NEWARK, N.J. --
|Brodeur and Kovalchuk on Tuesday. |
When it comes to college sports, recruiting is everything. Coaches, players and sometimes famous alumni will do whatever it takes to sway a kid into playing at their school.
It wouldn't be crazy to think some members of the Devils would have gone to great lengths to convince Ilya Kovalchuk
to spend the rest of his career in New Jersey. After all, the 27-year-old is one of the most dangerous offensive players in the NHL -- and, as a free agent, he was able to offer his services to any team he so desired.
But that's not how it worked for the Devils. Patrik Elias
didn't call Kovalchuk to sell him on Atlantic City's casinos or the Jersey Shore. Zach Parise
wasn't incessantly texting Kovalchuk with promises of Stanley Cups and scoring titles. Players were definitely in touch with Kovalchuk, but it was more about lending support than convincing a star to return to the Garden State.
That may have meant more to Kovalchuk than any sales pitch could.
"He never tried to convince me," Kovalchuk said Tuesday when asked if Martin Brodeur
tried recruiting him back to New Jersey. "We were always calling each other back and forth. I actually asked him a couple questions and he always said whatever decision you make, make sure it's good and right for your family."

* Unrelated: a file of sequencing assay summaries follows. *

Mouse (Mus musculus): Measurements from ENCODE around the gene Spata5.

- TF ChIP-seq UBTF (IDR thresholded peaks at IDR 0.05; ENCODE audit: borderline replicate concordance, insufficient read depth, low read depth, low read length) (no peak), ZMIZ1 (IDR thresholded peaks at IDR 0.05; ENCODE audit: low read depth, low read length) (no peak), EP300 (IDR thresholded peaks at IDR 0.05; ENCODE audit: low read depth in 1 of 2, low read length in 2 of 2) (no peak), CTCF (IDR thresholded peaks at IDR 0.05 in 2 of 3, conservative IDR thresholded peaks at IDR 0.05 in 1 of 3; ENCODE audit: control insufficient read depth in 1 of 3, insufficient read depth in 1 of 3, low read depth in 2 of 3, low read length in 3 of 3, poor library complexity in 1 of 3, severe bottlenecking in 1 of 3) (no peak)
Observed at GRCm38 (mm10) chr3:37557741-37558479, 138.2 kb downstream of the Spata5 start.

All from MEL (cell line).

"I texted him, I talked to him," Brodeur said. "It was nothing about, 'Oh, come on, come on, come on.' We're not at the point of begging. We're doing well ourselves. I think for me, I wanted to make sure he was OK during that process because I never went through that process in my career, but I can understand how hard it is. Especially when you have young kids and you have a lot of people, agents. You have to deal with a different country trying to lure him out there. It's a tough situation.
"I called him more as a friend than as a teammate."
Kovalchuk said during Tuesday's news conference to announce his 17-year contract that the togetherness of the players was one of the reasons he wanted to come back to Devils after he was traded to New Jersey from Atlanta in February. He mentioned that Elias, a native of the Czech Republic, was able to communicate in Russian, something Kovalchuk appreciated.
Elias, like Brodeur, said he stayed in touch with Kovalchuk during his free-agent odyssey, but never tried to influence his decision.
"No, I didn't talk him into it," Elias said with a laugh. "I think that all the guys already know what they want to do. The decision's in their head. I texted him throughout the process just to say hi and when I heard he was coming back and that was it."
Brodeur, who has never tested the free-agent waters during his 17-season career, should have considered asking Kovalchuk for daily updates. Brodeur said for the most part he was just like everyone else, following along with the news online and waiting to see what the final decision would be.
"I was surprised about his trip to L.A. -- I don't know if it's true or not, but I was like, 'Wow, I didn't know they were still in the hunt,' " Brodeur said. "It's an exciting time for him. I knew what his feeling was, but because there was another league involved, it's a hard thing to understand, what they're really thinking about. We're happy it's over and I think our fans are tremendously pumped about this."Follow Dave Lozo on Twitter: @DaveLozoAuthor: Dave Lozo | NHL.com Staff Writer